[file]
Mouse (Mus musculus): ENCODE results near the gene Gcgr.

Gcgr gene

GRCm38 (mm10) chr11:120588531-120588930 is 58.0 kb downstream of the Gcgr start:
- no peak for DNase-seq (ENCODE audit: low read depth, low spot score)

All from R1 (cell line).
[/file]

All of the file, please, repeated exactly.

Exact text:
Mouse (Mus musculus): ENCODE results near the gene Gcgr.

Gcgr gene

GRCm38 (mm10) chr11:120588531-120588930 is 58.0 kb downstream of the Gcgr start:
- no peak for DNase-seq (ENCODE audit: low read depth, low spot score)

All from R1 (cell line).